I put those findings together with the increasing evidence that states were inflating their test scores to prove that they were well on their way to 100 percent proficiency (a phenomenon a Fordham Institute report called "The Proficiency Illusion"), and I began to recognize that NCLB...

Over the weekend, the Washington Post Magazine ran a provocative piece by Jay Mathews about an excellent elementary school in Northern Virginia that has failed to make "adequate yearly progress" under No Child Left Behind for going on three years. What made the article interesting is that it didn't go for NCLB's jugular. Mathews writes:

While following [school principal] Hughey-Guy around the school one recent afternoon and talking to her teachers, I gave them every opportunity to blame the ravages of poverty, to blame the bureaucratic insistence on giving tests in English to children who have not had time to learn the language and, particularly, to blame the law. They declined to check any of those boxes. Whom did they blame? Themselves.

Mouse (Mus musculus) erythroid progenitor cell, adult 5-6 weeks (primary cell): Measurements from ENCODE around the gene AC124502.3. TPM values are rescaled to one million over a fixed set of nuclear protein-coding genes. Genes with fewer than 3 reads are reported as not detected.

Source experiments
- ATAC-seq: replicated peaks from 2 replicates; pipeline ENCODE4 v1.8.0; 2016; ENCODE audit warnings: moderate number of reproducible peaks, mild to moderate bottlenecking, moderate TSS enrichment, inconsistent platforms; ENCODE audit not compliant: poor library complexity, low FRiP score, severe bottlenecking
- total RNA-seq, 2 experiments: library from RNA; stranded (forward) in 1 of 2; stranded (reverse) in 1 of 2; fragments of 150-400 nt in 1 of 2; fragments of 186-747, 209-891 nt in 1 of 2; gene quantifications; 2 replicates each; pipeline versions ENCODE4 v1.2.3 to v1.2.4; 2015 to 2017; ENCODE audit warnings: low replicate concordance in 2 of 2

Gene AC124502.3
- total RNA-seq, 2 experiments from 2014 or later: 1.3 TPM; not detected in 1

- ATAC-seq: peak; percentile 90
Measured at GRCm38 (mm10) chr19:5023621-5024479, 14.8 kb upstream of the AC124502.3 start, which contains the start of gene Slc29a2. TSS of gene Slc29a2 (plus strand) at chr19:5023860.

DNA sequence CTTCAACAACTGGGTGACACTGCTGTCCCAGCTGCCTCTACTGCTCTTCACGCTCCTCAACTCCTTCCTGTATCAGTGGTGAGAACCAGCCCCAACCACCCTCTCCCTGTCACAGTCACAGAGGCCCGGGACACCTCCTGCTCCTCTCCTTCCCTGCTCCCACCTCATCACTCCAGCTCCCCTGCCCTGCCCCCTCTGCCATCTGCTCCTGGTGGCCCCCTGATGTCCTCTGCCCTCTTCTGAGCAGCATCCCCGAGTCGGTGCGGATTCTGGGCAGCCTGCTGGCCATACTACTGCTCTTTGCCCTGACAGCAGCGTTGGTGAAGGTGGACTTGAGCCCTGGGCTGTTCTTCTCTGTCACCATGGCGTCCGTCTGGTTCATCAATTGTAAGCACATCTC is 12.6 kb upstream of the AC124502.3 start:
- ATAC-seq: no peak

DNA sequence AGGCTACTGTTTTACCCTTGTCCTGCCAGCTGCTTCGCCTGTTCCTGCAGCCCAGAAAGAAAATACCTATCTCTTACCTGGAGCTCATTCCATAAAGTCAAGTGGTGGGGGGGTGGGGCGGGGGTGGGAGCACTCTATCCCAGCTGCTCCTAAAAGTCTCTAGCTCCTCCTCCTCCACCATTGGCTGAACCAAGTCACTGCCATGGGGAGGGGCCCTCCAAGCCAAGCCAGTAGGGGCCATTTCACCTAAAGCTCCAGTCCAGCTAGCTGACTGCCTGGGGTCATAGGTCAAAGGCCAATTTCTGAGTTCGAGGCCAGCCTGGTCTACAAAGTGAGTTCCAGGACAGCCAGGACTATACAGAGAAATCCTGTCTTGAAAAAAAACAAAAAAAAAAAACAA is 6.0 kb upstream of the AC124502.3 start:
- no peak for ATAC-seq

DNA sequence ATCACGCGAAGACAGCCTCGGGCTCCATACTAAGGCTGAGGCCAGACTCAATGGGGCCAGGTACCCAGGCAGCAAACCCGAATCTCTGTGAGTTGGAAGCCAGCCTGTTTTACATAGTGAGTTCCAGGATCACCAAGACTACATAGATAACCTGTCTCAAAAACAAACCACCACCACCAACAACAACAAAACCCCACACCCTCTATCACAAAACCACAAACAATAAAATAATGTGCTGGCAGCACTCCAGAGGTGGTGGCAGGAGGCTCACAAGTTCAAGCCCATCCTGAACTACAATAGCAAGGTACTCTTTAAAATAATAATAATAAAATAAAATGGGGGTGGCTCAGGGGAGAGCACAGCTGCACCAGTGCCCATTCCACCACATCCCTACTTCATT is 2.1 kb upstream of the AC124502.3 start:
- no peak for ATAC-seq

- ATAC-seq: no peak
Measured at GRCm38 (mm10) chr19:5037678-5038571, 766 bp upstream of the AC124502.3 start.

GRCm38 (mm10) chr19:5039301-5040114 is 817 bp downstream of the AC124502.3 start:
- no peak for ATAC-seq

And, as Mathews explains, the next version of NCLB--expected to include an accountability system that looks at student progress over time, rather than just a snapshot, as the current one does--will surely find Barcroft to be A-OK. But experience to date indicates that the Barcrofts of the world are few and far between. In North Carolina, for example, when the state moved to a "growth model" (allowed by a federal pilot program), only a handful of schools in the state were let off the hook by the new system. Most of the schools "in need of improvement" under NCLB would remain so under NCLB version 2.0 because they aren't making nearly the dramatic progress necessary to catch their kids up to where they need to...

Pages